Many experts predicted that raising New York City’s minimum wage in 2019 would harm both revenue and employment. But contrary to these doom and gloom predictions, both increased. People were willing to pay a bit more to eat in restaurants, and everyone was able to benefit. This new law could also easily surprise us in a variety of ways.

What are “just cause” protections? 

The “just cause” standard, while vague around the edges, can provide powerful protections for workers. 

Under the old law, those who did not agree to cover last-minute shifts or work overtime might be fired with relative ease, perhaps on the pretext that they were not a “team player.” The language in the new law requires application of “progressive discipline,” which means that termination can occur only after a series of graduated interventions proportionate to any infractions of policy. 

What’s more, this discipline cannot be arbitrarily dispensed according to the fluctuating whims, grudges, or agendas of a particular boss. It must be “reasonable and applied consistently,” a substantive legal phrase that provides genuine protection to workers.

In cases of obvious misconduct, fast food restaurants will still be able to fire employees. Assaulting the boss, spitting in the food – any reasonable judge or arbitrators would regard these as just causes for termination. In borderline cases, however, things will become more interesting. Is lagging productivity a legitimate reason for dismissal? A bad attitude that undermines morale without violating any policy? These cases are murkier. 

The potential benefits of “just cause”

Absent this new law, employers probably would not think twice before dismissing workers in such scenarios, figuring that in an industry with annual turnover rates that often exceed 100%, they could always find another worker. Many more employers are now likely to be deterred from quick dismissals by the prospect of a longer and legally mandated process, which could trigger back pay for unlawfully terminated employees and statutory penalties of $500 for each violation. 

This could result in more careful selection, training, and treatment of workers. It makes sense to invest more in choosing workers carefully and keeping them happy if you know that they are harder to dismiss. This could even cause upward pressure on wages as franchises compete to attract and retain good workers.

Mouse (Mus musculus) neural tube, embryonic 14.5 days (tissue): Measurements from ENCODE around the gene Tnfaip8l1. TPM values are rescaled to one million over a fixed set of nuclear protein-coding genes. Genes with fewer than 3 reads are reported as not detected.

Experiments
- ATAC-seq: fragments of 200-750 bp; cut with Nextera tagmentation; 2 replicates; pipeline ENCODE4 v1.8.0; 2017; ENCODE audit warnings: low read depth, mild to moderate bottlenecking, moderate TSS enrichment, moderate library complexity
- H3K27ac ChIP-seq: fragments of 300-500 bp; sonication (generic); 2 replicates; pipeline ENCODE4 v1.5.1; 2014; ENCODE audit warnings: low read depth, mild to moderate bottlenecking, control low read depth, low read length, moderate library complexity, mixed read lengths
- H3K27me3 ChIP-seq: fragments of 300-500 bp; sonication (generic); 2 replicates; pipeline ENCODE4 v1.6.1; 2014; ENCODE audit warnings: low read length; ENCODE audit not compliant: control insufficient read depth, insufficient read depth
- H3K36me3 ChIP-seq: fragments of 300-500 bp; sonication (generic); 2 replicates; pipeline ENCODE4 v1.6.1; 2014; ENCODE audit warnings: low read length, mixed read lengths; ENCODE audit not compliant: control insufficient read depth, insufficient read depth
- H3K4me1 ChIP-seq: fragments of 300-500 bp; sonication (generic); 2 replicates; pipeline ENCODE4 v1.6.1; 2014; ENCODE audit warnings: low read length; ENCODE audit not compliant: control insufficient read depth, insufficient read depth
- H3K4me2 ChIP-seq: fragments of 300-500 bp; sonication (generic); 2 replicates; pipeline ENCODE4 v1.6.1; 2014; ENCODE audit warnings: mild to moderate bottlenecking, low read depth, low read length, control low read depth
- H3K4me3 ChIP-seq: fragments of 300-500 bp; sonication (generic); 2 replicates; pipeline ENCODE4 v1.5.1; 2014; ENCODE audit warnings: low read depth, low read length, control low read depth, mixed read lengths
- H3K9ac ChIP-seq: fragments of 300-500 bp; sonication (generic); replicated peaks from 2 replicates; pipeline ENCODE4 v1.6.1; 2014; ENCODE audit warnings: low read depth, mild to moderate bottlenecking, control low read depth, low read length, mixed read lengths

On the other hand, there might be fewer fast food jobs if the new law increases operational costs and decreases turnover. Critics also worry that employers might be permanently stuck with chronically underperforming employers they are unable to dismiss. 

There’s some legitimacy to this fear, but it needs to be weighed against the benefit of decreasing unjust and arbitrary terminations. It’s also important to remember that the new law is currently limited to the fast food industry; businesses with profit flowing in from locations around the country and world can afford to treat workers a bit better in New York City. And if the local owners of New York City franchises are affected by the expense of these new laws, the wealthy national companies that grant these franchises could help their local operators with extra costs.

Rather than such a generous course of action, however, corporate fast food mammoths may simply accelerate the shift to automation that has already begun. McDonald’s spent nearly $1 billion in 2019 adding ordering kiosks and other automation technology to stores. 

As current mayoral candidate Andrew Yang has stressed, this transition is likely inevitable in a range of industries over the coming years. Rather than postponing it, a more intelligent strategy may be to increase the security and wages of those jobs that can still only be done by humans. There’s even an argument for hastening the arrival of automation: if it’s going to happen anyway, the sooner we begin to experience its full disruptive effects, the sooner our economies and political systems will be forced to develop sustainable responses. 

A final virtue of this new labor law is its granting of genuine workplace protections to those we celebrate as essential workers during the pandemic. Many of these workers already rely on public assistance programs because of low wages, and they now face additional risk from a deadly virus on a daily basis. 

If we care about helping such people, a disproportionate number of whom are from immigrant and minority communities, it’s long overdue to provide them with more than a hollow bit of celebratory rhetoric about how they are “essential.” New York City’s bold new law could be a crucial step in the right direction. The rest of the country will be waiting to see the results.